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Local journalism initiative

Moosomin SaveStation sees its first use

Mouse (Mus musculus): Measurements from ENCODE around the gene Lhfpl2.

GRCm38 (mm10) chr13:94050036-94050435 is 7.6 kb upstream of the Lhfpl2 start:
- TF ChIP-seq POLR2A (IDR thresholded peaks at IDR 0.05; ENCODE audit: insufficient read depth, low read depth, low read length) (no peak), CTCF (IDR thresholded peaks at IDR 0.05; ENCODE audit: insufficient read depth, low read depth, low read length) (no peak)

by Spencer Kemp Local Journalism Initiative reporter After being installed in March, the SaveStation located just outside Moosomin Town Hall saw its first use last week. SaveStations are a uniform holding unit for Automated External Defibrillators (AEDs). Sonya Anderson, a SaveStation distributor through Cardiac Safe Communities, says the defibrillator located in the Moosomin SaveStation was used, but no shock was delivered as the EMS arrived at the scene before the AED was to be used . “I got a call yesterday from the city office saying they had had an incident and within two months of setting up the SaveStation it was used. So that was exciting news, ”said Anderson. “Once a SaveStation is placed in a community, the first thing we tell the community is to notify 911 that it’s there, then what is supposed to happen, and what is exactly what is happening. ‘came through, 911 got an alert that someone might have needed. a defibrillator and the 911 operator told this person that the closest AED was the one right outside the Moosomin town office. So the lady ran to the defibrillator and returned home, but by then the EMS had already arrived. But what’s perfect about this story is exactly what was supposed to happen. The idea is that the SaveStation unit is accessible at all times, day or night, so that they can respond as they need to. Anderson says SaveStations provide a quick and accessible way to access an AED in an emergency. “There is a company called Action First Aid, which has been selling defibrillators for over 20 years and has one of the largest CPR and first aid training companies in Canada. One of the things they noticed is the problem with defibrillators is that they are usually locked up and inaccessible in the evenings and on weekends or during the holidays. As we all know, sudden cardiac arrest doesn’t wait for business hours. It can happen anytime and anywhere and we really try to promote the idea that we need to have access to defibrillators as quickly as possible. “The best results are obtained if you perform good CPR and place an AED on someone within the first four minutes. For every minute after that, we start to see the possibility of brain damage. It is therefore very important to obtain an AED and have access to it quickly. A secondary goal of SaveStations is to create a uniform brand that can be recognized regardless of the type of AED actually available inside. Anderson says SaveStations are made to be recognizable and uniform like a fire extinguisher or stop sign. “In the category of outdoor defibrillators, they started to realize that there were so many different types. Some are red, some are green, some are round, some are square, and what they wanted to do is create a uniform look. In an emergency, people wonder where to go and what to do. So we’re trying to capture the same idea that’s used for things like a stop sign, which is a pretty universal sign that people recognize all over the world, or an H for a hospital. “What they wanted to do was create consistency around a brand, around AEDs so people could spot them from afar and know exactly what’s inside. So this is where the SaveStation part of the story comes in. On January 1, 2016, we decided to launch the Outdoor Defibrillator product line and SaveStation arrived shortly after that in September 2016. C tis when we decided we needed that consistency. This is how SaveStation was born. Currently, there are approximately 150 SaveStations in North America, including 75 in Canada and 75 in the United States. Each SaveStation is designed to withstand hot and cold temperatures, monitor AED batteries, and take a photo of the person using the station. Anderson notes that Moosomin has a high-end SaveStation that was sponsored by CP Rail, which Anderson says she’s been trying to get other communities to apply for. “The good thing about Moosomin’s is that it was sponsored by CP Rail. And CP Rail has a program that funds heart safety initiatives. In particular, they are looking to provide funds to organizations that want to improve the heart health of people in communities, but more specifically by giving them access to emergency cardiac equipment, ”Anderson said. “It was a pretty cool fit. When I heard about this program, I reached out to them to find out how it worked and I reached out to communities across Canada to see if it was something they were interested in. Swift Current and Nipawin also have SaveStations thanks to the sponsorship provided by CP Rail. Before using an AED, Anderson says the first step should always be to call 911. “Regardless, we always recommend calling 911 first so emergency help is on the way. . Then you want to start CPR immediately and hopefully you have someone else nearby who you can send for the AED. But if it’s just you and you’re there, grab it, pull it out, and place the pads on the individual. “The great thing about AEDs is that they are so intuitive, especially the one we selected for Moosomin and all the communities that I have dealt with. I really like this model of AED. It’s very visual with graphics so you know exactly where to place the pads. Then he talks to you, he explains each step you need to do, from cutting the person’s shirt or clothing so that you can expose their skin to place the electrodes to start CPR and count you through it and all the way. through the process where the shock is delivered. You can do it right out of the box. You will be walked and guided through each step, but the most important part is always to start with calling 911, ”said Anderson. To use the Lifepack CR2 defibrillator, which is the model used in the Moosomin SaveStation, the first step is to call 911. After calling 911, open the individual’s airway, retrieve the defibrillator, and begin CPR. Open the defibrillator and follow the voice commands given if the person does not resuscitate CPR. Following the voice commands, collect the electrodes and place them on the individual, following the pictures in the AED case. Make sure the electrodes are firmly attached. While continuing to follow voice commands, do not touch the individual as the AED delivers a shock. Once voice commands indicate it is safe to touch the individual, continue with CPR. The machine will continue voice commands and guidance for two minutes of CPR. After two minutes, the AED will check the individual’s heart rate again. If no shock is advised, the individual will breathe. Roll the patient to the recovery position when advised and wait for emergency medical services. Spencer Kemp, reporter for the Local Journalism Initiative, The World-Spectator